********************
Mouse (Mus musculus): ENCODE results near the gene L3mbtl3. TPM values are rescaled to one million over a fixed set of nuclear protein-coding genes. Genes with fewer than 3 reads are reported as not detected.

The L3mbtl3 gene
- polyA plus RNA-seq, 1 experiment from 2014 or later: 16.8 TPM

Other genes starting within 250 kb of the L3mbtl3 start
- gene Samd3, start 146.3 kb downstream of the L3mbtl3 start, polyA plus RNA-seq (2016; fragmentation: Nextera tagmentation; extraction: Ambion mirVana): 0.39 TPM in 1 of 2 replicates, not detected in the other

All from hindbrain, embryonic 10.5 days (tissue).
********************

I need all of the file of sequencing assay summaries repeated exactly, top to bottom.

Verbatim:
Mouse (Mus musculus): ENCODE results near the gene L3mbtl3. TPM values are rescaled to one million over a fixed set of nuclear protein-coding genes. Genes with fewer than 3 reads are reported as not detected.

The L3mbtl3 gene
- polyA plus RNA-seq, 1 experiment from 2014 or later: 16.8 TPM

Other genes starting within 250 kb of the L3mbtl3 start
- gene Samd3, start 146.3 kb downstream of the L3mbtl3 start, polyA plus RNA-seq (2016; fragmentation: Nextera tagmentation; extraction: Ambion mirVana): 0.39 TPM in 1 of 2 replicates, not detected in the other

All from hindbrain, embryonic 10.5 days (tissue).